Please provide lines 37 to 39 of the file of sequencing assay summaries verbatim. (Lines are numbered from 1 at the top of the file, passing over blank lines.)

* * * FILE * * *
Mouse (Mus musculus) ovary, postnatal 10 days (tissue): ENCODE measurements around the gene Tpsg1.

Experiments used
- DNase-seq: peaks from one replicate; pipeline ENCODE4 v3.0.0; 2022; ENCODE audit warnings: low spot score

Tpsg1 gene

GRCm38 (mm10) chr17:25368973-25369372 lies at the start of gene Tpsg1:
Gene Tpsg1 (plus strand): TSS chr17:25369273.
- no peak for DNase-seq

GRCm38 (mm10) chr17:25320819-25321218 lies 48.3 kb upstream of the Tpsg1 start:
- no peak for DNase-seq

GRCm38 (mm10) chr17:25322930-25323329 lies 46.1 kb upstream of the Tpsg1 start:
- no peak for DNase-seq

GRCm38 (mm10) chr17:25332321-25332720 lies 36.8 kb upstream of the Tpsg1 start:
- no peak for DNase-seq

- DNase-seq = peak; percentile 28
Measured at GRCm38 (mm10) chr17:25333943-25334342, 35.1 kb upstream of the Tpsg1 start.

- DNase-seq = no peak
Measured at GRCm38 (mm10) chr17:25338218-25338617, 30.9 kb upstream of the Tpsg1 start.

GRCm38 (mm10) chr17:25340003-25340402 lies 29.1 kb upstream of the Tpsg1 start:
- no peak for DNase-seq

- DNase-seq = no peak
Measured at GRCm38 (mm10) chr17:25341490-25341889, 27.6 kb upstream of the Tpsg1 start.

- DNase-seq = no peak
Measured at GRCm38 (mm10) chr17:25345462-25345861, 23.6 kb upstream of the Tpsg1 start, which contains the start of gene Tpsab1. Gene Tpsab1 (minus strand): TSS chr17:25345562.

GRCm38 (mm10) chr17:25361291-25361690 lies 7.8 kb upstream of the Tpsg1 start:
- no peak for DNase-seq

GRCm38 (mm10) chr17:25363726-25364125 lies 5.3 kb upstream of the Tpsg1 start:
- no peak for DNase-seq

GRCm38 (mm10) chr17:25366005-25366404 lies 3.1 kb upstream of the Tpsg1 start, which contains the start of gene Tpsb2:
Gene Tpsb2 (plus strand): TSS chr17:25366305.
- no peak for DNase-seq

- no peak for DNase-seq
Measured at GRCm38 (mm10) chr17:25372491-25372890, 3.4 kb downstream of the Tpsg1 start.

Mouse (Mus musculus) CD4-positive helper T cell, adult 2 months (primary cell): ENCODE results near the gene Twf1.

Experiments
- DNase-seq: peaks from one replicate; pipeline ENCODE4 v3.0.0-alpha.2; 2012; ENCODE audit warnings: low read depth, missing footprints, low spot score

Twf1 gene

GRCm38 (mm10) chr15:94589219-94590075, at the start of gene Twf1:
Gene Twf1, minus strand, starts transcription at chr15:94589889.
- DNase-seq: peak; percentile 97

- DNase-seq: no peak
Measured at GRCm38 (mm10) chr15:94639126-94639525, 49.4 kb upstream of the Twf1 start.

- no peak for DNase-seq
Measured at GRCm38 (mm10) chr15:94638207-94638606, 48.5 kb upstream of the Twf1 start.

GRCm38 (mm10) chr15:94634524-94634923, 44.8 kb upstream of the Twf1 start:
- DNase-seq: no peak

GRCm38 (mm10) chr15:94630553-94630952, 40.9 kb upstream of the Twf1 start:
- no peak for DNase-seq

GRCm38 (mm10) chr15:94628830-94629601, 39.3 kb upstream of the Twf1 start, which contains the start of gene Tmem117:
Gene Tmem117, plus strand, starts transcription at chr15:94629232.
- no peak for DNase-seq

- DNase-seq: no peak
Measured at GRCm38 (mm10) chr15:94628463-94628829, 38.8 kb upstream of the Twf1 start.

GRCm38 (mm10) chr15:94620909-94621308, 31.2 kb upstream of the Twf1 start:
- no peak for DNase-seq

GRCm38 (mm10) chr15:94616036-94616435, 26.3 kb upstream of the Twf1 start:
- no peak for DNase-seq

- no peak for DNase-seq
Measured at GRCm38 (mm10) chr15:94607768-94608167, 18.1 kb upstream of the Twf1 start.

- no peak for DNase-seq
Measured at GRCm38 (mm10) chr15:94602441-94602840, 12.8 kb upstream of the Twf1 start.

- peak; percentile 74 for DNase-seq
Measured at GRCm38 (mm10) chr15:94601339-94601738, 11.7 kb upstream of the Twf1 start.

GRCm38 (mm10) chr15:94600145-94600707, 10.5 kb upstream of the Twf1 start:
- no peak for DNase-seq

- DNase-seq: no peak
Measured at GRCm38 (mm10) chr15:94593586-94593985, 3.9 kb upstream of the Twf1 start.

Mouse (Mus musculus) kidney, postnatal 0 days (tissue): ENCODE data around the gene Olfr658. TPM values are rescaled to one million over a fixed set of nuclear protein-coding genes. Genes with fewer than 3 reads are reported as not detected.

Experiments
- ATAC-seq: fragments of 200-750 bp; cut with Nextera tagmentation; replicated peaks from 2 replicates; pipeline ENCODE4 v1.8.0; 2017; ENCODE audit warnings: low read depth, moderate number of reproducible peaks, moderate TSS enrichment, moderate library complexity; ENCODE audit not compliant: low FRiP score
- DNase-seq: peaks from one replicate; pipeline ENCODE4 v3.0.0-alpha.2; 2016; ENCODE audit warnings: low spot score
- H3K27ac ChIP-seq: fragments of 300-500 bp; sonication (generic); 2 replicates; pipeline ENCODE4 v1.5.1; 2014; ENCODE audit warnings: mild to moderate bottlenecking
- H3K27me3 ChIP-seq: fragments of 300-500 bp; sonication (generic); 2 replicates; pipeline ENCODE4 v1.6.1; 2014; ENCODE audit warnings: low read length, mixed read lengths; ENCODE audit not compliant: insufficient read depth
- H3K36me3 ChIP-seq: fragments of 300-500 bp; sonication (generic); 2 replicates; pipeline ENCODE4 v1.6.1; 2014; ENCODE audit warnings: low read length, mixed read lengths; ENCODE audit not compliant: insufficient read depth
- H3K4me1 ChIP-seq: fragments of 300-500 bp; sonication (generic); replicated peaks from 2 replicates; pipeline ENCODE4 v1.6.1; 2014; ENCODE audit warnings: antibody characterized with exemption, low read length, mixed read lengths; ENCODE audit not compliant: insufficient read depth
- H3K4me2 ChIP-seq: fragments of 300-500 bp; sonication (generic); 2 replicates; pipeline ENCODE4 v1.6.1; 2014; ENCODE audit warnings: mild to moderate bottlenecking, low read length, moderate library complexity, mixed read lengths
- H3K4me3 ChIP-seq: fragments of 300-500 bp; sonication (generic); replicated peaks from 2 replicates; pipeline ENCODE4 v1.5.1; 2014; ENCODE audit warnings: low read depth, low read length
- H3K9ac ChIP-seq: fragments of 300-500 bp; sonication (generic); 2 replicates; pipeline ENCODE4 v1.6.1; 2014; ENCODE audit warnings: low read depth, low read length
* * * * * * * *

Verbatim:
GRCm38 (mm10) chr15:94589219-94590075, at the start of gene Twf1:
Gene Twf1, minus strand, starts transcription at chr15:94589889.
- DNase-seq: peak; percentile 97